by David Parmer
Shoes Shined: Fifteen Cents
Left: Glenn Skinner in his barber shop (Note the gas lights on the "T" as well as an electric bulb handing together froom the ceiling.)
Left: Two of Glenn's shoeshine boys: Max Hamilton and David Parmer.
Whenever the regular shoeshine boy, Max Hamilton, decided he would take Saturday off and go fishing in Oil Creek, this writer eagerly slapped the black Esquire polish on the shoes of Glenn Skinner's customers, then buff them to a marvelous shine, for which there was often a generous tip. When there were no shoes to shine, this writer was fascinated by the conversations Glenn had with his eager-to-talk customers. There is nothing like warm lather to bring out mirth or a risqué joke from the man in the barber chair and no one better than Glenn to coax an amusing anecdote from him. Some of his customers however spoke not a word in the barber chair while Glenn was clipping away and there was no coaxing a peep from them. Glenn would remark after the “Silent Cal” left, “The cat must have had his tongue,” or “His wife must have told him not to breathe of word of it.”
Right: Gideon and Sarah (Bennett) Skinner with Jennette, Genevieve, Edith and Ann, Glenn on his mother's lap.
Left: left to right, Gid Skinner with his children Edith, Genevieve, Jennette "Tom" and Glenn.
After completing barber school, Glenn joined his Uncle Billy in the latter’s barber shop in Orlando, in the Morrison Building across Clover Fork from the railroad depot. Many present day residents of Orlando who have been without the services of a home town barber for over sixty years would be surprised to know that Orlando once had a two chair barber shop and two full-time barbers. For the next few years, Glenn and “Uncle Billy” kept the hair of the men of Orlando cut and groomed with Wildroot hair crème or Lucky Tiger hair tonic, gentleman’s choice, and faces shaved and soothed with E. E. Dickinson Company’s Witch Hazel. Glenn’s daughter Peggy Morris, who now lives in Florida, recalls that her dad also gave a great “shingle-cut” to the ladies, which was the fashion of the day.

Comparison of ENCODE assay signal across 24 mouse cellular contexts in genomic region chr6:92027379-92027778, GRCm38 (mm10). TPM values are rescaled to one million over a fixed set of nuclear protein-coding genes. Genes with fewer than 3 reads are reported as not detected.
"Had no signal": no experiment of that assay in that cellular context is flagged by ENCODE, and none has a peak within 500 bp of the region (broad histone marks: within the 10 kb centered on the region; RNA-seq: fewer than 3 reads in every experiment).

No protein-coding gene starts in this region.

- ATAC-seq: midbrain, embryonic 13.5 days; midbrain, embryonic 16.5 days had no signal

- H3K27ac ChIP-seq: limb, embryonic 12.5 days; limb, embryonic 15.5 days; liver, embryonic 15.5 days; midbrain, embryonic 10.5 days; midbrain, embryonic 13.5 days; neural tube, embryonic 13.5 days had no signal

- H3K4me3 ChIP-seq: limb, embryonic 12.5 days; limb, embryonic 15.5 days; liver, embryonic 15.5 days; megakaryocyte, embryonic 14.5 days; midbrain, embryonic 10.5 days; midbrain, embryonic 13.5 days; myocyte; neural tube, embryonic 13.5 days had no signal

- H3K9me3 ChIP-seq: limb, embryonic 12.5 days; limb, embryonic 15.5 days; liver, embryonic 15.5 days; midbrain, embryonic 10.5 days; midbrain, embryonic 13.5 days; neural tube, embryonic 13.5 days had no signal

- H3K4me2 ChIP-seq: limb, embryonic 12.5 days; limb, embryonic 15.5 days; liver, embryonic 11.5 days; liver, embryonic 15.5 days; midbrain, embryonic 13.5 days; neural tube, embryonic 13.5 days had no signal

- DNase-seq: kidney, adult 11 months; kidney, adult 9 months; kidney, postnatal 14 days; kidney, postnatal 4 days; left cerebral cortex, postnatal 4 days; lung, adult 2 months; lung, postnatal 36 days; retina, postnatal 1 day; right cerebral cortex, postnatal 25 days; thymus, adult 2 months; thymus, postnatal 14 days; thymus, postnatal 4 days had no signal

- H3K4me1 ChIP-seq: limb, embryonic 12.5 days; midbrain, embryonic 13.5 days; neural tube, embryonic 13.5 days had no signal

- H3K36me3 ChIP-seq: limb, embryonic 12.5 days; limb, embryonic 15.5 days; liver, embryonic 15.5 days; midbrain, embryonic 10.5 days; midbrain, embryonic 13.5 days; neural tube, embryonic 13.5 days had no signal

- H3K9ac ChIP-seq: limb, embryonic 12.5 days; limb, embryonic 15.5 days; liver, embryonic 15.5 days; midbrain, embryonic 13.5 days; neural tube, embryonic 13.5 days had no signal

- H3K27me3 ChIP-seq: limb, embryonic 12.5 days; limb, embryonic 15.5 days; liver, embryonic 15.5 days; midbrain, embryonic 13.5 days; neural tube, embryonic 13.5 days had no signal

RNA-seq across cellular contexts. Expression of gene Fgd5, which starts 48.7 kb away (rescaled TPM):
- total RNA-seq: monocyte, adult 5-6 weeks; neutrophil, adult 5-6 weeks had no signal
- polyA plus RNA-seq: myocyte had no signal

Around the mid-1930’s Glenn’s Uncle Billy decided to move his barbering trade to Weston where he barbered a few years and then later moved again to Elkins. Glenn remained in Orlando but moved his shop from the Morrison Building to a smaller building located behind the store of J. W. "Bill" Conrad and continued to give his shaves and haircuts at this shop for nearly the next twenty years.
Left above: The barbershop behind Bill Conrad's store
Left below: Lloyd "Billy" Skinner
There is Nothing like a Barber Shop
Barbering in Burnsville
Right: Virgina (McCoy) and Glenn Skinner (Note the nice shine on Glenn's shoes!)
Glenn Skinner was an inveterate practical jokester. A frequent target of his jokes was Max Hamilton who shined shoes in Glenn’s Barber Shop in Burnsville during the early 1950’s. On one occasion Glenn told Max that he was going to re-paint his barber pole which was attached to the outside of the barber shop. Glenn told Max to go next door to Marple’s Store and get a bucket of red and white striped paint so he could start painting the barber pole. As a good lad who was used to minding his elders, Max went to Marple’s Store and asked for a can of striped paint. It is unknown whether Max was humoring Glenn, or whether he really did believe there was such a thing as striped paint. On other occasions, Glenn sent Max to Marple’s Store to get a “sky hook” and a “check stretcher.”
Left: Glenn Skinner's barber's license. Click on it to enlarge it.
Until 1934, anyone with or without a steady hand could be a barber in West Virginia. Probably with a means of producing revenue (taxes) more so than safety and health considerations, the West Virginia Legislature in 1934 passed a law requiring that all barbers or beauticians be licensed and be required to pay an annual license fee. By 1934, Glenn Skinner had been a barber for seven years and his uncle Lloyd “Billy” Skinner had been barbering much longer. Both Glenn and Billy applied for and were granted their West Virginia barbering license, which was renewed annually thereafter as can be seen from the renewal cards.